The photo below shows campsite 9B6 where we hoisted a bear bag containing all of our food, toothpaste, deodorant, and other things that might bring in bears.  The bear bag was well off of the ground so bears can't get to them.

Bear bags MUST be used.  In fact, park rangers come by regularly to check and make sure everyone is following good back country bear procedures.  The rangers' main job is to keep the visitors, the park, and the wildlife safe.

The photo below shows the right-hand support of the bear bag hoist.  The marks are where a black bear(s) climbed the pole to try to get to bear bags.  This didn't happen while we were there, but bears had obviously been there in the past!  

Even in the middle of summer, nights can be COLD in Yellowstone.  I found that out the hard way.  I don't care for mummy style bags, but I should have brought mine...instead I opted for a bag that wasn't rated as cold...brr...I froze that first night, even with a knit hat.  

Luckily, dawn always follows even the darkest night, and a fire and a bite of hot breakfast helped me gather myself for the day.

We broke camp and hiked another two miles to 9B8 - our second camp site.  This short hike required two river crossings.  

Here's the bear bag hoist at camp site 9B8.

On an aside, it's imperative that you have one or two good water filters (below) when you go backpacking, because water is HEAVY and you want to carry as little as possible.    

Day 2 was used mainly to take a day hike to see some waterfalls and a hot pool.  My feet were in so much pain from Day 1's blisters that after about 100 yards of the day-hike I turned around and went back to camp where I put my feet up.  That was, I believe, the only way I was going to have a prayer of hiking the 12 miles back out the next day.

After the group returned some of them took advantage of a fantastic way to cool off.  The water was actually warmer here than it was father downstream because of hot/warm springs at several spots along the river.  It wasn't "warm" but it wasn't frigid either.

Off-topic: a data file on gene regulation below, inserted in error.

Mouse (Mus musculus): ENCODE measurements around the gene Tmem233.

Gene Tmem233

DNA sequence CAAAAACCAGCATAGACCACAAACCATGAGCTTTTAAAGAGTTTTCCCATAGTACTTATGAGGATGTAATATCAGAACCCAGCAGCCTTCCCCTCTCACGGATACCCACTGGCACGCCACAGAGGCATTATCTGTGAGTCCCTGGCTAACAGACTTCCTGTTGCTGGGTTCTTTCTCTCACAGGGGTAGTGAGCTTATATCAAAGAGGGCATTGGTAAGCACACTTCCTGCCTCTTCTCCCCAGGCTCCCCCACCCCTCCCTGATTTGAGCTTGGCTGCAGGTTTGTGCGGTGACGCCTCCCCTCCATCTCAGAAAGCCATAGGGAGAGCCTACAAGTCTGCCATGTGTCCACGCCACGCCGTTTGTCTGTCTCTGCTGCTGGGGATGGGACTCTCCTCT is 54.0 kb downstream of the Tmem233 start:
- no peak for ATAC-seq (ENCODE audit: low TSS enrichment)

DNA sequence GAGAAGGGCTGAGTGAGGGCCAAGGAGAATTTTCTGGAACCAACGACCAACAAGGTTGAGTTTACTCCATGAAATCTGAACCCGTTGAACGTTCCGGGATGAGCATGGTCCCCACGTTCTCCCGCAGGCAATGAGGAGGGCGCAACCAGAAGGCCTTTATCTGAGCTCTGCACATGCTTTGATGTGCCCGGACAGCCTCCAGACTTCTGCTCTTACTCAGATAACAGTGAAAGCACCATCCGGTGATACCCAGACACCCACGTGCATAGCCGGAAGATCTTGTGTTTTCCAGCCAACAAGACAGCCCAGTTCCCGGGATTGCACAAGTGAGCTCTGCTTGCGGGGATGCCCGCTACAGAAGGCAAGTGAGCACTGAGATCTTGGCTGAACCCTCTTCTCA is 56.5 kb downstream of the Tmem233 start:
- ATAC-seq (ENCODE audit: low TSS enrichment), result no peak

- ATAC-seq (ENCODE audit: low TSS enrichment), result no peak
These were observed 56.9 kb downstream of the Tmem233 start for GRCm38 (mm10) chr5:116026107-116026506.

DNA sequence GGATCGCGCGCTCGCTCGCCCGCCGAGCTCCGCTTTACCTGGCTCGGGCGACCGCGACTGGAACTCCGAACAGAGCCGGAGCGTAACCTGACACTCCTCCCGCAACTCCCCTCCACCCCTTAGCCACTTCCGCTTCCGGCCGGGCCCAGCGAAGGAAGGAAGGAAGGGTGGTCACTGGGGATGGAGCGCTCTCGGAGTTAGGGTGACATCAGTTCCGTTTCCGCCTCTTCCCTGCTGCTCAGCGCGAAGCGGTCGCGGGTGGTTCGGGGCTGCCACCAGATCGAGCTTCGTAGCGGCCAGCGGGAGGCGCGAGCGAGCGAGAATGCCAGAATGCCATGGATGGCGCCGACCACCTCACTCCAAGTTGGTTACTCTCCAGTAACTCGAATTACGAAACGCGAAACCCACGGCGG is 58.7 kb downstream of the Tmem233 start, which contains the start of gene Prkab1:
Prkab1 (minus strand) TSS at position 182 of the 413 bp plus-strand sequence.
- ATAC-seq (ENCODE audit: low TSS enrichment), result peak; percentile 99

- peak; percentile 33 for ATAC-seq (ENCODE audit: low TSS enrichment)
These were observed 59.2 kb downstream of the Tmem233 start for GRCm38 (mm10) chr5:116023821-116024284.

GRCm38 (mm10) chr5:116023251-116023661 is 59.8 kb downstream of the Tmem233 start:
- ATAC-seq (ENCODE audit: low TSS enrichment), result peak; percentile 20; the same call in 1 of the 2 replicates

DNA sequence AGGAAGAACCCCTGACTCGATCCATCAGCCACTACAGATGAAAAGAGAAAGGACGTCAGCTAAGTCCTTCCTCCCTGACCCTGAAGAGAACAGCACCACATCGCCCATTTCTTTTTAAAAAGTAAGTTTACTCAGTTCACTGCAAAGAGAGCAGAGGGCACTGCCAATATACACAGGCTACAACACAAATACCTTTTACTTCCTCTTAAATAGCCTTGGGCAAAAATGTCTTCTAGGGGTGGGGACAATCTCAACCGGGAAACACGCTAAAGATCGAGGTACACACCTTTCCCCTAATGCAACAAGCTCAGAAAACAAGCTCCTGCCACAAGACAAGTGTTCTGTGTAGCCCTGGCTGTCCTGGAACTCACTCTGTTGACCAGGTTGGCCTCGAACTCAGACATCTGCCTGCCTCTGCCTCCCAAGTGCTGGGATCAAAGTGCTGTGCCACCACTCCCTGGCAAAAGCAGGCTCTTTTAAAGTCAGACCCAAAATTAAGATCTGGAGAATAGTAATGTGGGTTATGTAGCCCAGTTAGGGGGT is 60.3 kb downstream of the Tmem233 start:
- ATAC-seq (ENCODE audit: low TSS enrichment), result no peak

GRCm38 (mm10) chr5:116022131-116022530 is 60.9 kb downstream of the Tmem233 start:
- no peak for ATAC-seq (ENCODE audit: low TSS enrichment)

Night 2 went much better for me than Night 1 for two reasons:  1) I wore ALL the clothes I had with me to bed...pants, shirt, sweatshirt, socks, knit hat, etc., so I wasn't as cold as I was on Night 1, that's not to say that I was warm, I was just not AS cold; and 2) I knew that the next day we would head home. Yeah!

The morning of Day 3 I checked my blisters...installed new mole skin around each one, laced up my shoes, bucked up my faith and courage, and set off...with pain in every footstep.

We made it back to the ranger station 7-8 hours later, around 5pm.  We forded the river three times and covered 12 miles.  I literally kissed the ranger station sign when I saw it again!

Once I got home I removed all of the moleskin and checked out my feet.  This is what I found.  I had to cover 12 miles, step after step, on these blisters.  Luckily, if you just embrace the pain and keep going it's not all THAT bad.

I had three blisters on my left foot.  This is the blister about the size of a quarter below my second toe and another one on the little toe of my left foot...

This blister was on the side of the heel of my left foot.

My right foot had only one blister, but it was a doozy!

In retrospect, I have to say that the scenery was beautiful, the friendships good, the park was amazing, and the outing was overall an unmitigated success, but for me personally, the hike was from hell.

So, what's my impression of backpacking?  At least for now if someone asks if I want to go...I'll pass.